It is a cloud laden February morning. I take my shoes off and pull back the heavy curtain that keeps the warm air in the main part of the house. Mully greets me with a big hug and welcomes me into the kitchen. The teakettle whistles and she brings steaming mugs and a snack into the living room. After she lights a candle, we settle into the lavender velvet antique couch, a fire burning in the wood stove.
Like all of the women in this project, she has known me since I was very little. However, probably hundreds of children can say the same about Mully because she was at their birth, or taught them at the Children’s Center, the wonderful community preschool she ran for thirty years.
Out of necessity and passion she is a doer, like me; always involved in a million projects. She seems to know everyone on the island by name, both the old timers and the new.
You would never know she is a great-grandmother by her rainbow socks and recent extended spiritual pilgrimage to Tibet. I knew she was a key player in the formation of our island community but was amazed by the stories she had to tell, many of which I had to look up in a history book.
Mully: What are we going to talk about?
Eliza: I have several questions to guide the conversation. I’ll start with one and we’ll see where it goes…
A large part of my confusion and frustration during the last few years has come from my pursuit of meaningful life work. I am unclear on how I would even define this loaded concept of “meaningful work” now, let alone make it happen. I wanted to hear from you what you would describe as your life work?
Mully: I live by my beliefs. There are a lot of things when you talk about your life. When you have lived as long as I have, no matter what, you are always saying, “I did this and I did that,” but really what intrigues me most about my life, which goes to your question, is that it is not linear and sequential.
I didn’t know what I wanted to do. My experiences took me to places. Just like you are learning to let your life happen. That approach is really the feminine. A manifestation of it…
When I got to the island, I had beliefs but I had no idea how they would manifest. I was not that cognitive. I just knew I had to live them. I was my beliefs. They were not in my head. They weren’t out there, gestures upward it was here, touches her heart, that I was them. So things would happen to me, around me and I responded.
Eliza: Can you tell me more?
Mully: I was very unformed as a child. I don’t know if that is good place to start? Okay, here’s the deal. I got born, like everybody, but I didn’t have a “typical” childhood for that time. I never lived with my father. He came home from World War II when I was eight months old and my mother said, “He was different”, as I am sure all the men were. Many women met their husbands after the war, so my mom had another sort of experience. She would never talk to me about anything, but by the time my brother was born nine months later, they were not living together.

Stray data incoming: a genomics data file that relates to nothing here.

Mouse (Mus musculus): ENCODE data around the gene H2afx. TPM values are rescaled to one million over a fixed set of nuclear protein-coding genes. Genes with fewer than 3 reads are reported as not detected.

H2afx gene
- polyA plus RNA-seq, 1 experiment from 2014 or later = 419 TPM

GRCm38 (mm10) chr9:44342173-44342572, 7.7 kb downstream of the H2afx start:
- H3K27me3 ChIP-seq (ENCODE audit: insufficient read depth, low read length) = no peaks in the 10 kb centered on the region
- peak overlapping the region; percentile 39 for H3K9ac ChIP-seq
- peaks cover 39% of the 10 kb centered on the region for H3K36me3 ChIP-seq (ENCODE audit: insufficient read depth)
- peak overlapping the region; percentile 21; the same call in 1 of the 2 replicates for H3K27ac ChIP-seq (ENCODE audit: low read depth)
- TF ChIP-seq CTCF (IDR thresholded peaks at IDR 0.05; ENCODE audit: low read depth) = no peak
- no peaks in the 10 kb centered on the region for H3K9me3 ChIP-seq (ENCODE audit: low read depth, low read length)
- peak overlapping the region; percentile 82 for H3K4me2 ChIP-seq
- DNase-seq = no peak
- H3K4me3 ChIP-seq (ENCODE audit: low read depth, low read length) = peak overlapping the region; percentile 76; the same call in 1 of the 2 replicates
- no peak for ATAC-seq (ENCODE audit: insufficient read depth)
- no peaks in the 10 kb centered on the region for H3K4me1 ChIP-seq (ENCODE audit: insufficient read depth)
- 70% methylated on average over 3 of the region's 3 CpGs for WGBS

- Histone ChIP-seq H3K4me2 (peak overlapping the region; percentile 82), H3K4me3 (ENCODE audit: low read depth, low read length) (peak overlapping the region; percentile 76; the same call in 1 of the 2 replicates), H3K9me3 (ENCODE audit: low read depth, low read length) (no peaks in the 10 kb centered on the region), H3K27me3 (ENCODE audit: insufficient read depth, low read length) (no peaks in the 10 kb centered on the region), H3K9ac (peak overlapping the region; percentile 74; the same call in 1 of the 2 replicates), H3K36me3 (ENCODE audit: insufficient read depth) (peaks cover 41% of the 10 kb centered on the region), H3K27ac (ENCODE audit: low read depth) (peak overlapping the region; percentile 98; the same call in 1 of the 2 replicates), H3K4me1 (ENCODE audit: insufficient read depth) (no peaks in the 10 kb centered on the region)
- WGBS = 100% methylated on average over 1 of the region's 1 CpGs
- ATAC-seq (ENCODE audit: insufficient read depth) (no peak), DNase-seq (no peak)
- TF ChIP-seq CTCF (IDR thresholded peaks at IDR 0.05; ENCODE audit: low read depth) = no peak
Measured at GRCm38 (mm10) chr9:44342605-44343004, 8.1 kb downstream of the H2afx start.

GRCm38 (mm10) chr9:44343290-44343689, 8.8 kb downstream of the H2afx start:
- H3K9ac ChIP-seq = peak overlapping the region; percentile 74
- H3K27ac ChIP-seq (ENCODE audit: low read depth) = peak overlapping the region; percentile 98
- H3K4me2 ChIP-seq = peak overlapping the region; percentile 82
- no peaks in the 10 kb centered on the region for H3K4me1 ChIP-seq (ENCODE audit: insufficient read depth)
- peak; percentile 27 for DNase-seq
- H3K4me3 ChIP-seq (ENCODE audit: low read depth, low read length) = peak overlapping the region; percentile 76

So we lived with my grandfather and aunt. My grandmother had died when my mom was eleven. She was very traumatized and emotionally concretized from that loss. My grandfather was a wreck at that time; they were all a wreck. They were atheist and agnostic and stoic; no one talked about anything….what you were doing, what you believed in, what you didn’t…It was just assumed you were going to buy into the norm. So that’s the house I grew up in.
My mother smoked unfiltered Pall-Mall cigarettes and didn’t care if I smoked, so by the age of twelve I smoked at home with her. That was a huge deal really, smoking when I was twelve!
In high school we had an open campus. At lunchtime most of the 3,300 kids ended up at these little shops up the hill from the school. All the kids congregated in their own special social-economic, racial, and academic groups. I couldn’t tell you that in high school, but that was what was happening.
Everyone smoked cigarettes. I would make friends with everybody. I would go to all these little shops with the kids and smoke and just be like, “Okay this is how it is here.” It defined my high school experience; everyone in their little clusters puffing away and socializing.
Because we were in Oakland, we were adjacent to the Berkeley UC system. In hindsight, I know that I had teachers who had their PhDs. We were coming out of the 1950s, the McCarthy Era, and there were a lot of political things happening during that period, 1958 to 1962. My high school teachers were great. I remember one, who taught contemporary problems, had us read the Communist Manifesto, which was a really bold thing to do coming right out of the McCarthy Era!
I don’t think all the kids paid attention like I did. I was kind of this wild card and curious in this non-cognitive way because at home no one talked about anything. My mother had her way of explaining things and that was just what you expected, you didn’t question it.
So we had really stimulating teachers in high school and when I got to UC Davis, I was bored. I thought, “Really? This is college?” Initially it fell flat of my expectations, but there were a lot of other things going on there that were interesting.